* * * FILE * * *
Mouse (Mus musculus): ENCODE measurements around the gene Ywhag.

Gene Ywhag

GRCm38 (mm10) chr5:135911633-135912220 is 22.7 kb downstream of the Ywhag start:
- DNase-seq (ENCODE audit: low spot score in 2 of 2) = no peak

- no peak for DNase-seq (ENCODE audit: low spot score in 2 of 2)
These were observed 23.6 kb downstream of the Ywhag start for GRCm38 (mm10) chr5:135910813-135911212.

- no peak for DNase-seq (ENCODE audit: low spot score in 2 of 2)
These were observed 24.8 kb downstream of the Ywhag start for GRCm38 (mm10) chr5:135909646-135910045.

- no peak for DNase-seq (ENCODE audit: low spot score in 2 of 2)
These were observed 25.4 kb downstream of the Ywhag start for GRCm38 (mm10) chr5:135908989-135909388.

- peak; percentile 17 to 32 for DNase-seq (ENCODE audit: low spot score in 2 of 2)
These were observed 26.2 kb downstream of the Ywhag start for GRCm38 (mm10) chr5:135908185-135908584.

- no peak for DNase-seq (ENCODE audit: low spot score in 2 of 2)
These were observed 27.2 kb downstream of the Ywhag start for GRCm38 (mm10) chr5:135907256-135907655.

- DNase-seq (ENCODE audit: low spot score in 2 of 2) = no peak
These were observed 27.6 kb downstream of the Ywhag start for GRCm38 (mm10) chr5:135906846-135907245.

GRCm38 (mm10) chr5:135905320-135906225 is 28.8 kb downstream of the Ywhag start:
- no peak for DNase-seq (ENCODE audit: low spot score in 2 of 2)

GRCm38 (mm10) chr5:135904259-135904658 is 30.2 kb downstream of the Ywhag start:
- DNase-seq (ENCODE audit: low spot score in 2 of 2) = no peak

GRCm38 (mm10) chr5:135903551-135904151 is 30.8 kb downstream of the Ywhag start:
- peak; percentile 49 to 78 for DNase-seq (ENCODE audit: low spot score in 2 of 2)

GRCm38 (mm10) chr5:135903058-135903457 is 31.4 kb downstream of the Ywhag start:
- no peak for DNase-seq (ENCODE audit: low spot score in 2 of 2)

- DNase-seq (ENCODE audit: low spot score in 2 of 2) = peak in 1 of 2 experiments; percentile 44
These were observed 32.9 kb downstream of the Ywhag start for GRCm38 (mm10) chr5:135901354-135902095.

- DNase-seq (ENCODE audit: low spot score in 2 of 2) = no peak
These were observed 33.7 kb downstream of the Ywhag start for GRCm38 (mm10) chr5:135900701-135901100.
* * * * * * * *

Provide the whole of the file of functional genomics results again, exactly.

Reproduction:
Mouse (Mus musculus): ENCODE measurements around the gene Ywhag.

Gene Ywhag

GRCm38 (mm10) chr5:135911633-135912220 is 22.7 kb downstream of the Ywhag start:
- DNase-seq (ENCODE audit: low spot score in 2 of 2) = no peak

- no peak for DNase-seq (ENCODE audit: low spot score in 2 of 2)
These were observed 23.6 kb downstream of the Ywhag start for GRCm38 (mm10) chr5:135910813-135911212.

- no peak for DNase-seq (ENCODE audit: low spot score in 2 of 2)
These were observed 24.8 kb downstream of the Ywhag start for GRCm38 (mm10) chr5:135909646-135910045.

- no peak for DNase-seq (ENCODE audit: low spot score in 2 of 2)
These were observed 25.4 kb downstream of the Ywhag start for GRCm38 (mm10) chr5:135908989-135909388.

- peak; percentile 17 to 32 for DNase-seq (ENCODE audit: low spot score in 2 of 2)
These were observed 26.2 kb downstream of the Ywhag start for GRCm38 (mm10) chr5:135908185-135908584.

- no peak for DNase-seq (ENCODE audit: low spot score in 2 of 2)
These were observed 27.2 kb downstream of the Ywhag start for GRCm38 (mm10) chr5:135907256-135907655.

- DNase-seq (ENCODE audit: low spot score in 2 of 2) = no peak
These were observed 27.6 kb downstream of the Ywhag start for GRCm38 (mm10) chr5:135906846-135907245.

GRCm38 (mm10) chr5:135905320-135906225 is 28.8 kb downstream of the Ywhag start:
- no peak for DNase-seq (ENCODE audit: low spot score in 2 of 2)

GRCm38 (mm10) chr5:135904259-135904658 is 30.2 kb downstream of the Ywhag start:
- DNase-seq (ENCODE audit: low spot score in 2 of 2) = no peak

GRCm38 (mm10) chr5:135903551-135904151 is 30.8 kb downstream of the Ywhag start:
- peak; percentile 49 to 78 for DNase-seq (ENCODE audit: low spot score in 2 of 2)

GRCm38 (mm10) chr5:135903058-135903457 is 31.4 kb downstream of the Ywhag start:
- no peak for DNase-seq (ENCODE audit: low spot score in 2 of 2)

- DNase-seq (ENCODE audit: low spot score in 2 of 2) = peak in 1 of 2 experiments; percentile 44
These were observed 32.9 kb downstream of the Ywhag start for GRCm38 (mm10) chr5:135901354-135902095.

- DNase-seq (ENCODE audit: low spot score in 2 of 2) = no peak
These were observed 33.7 kb downstream of the Ywhag start for GRCm38 (mm10) chr5:135900701-135901100.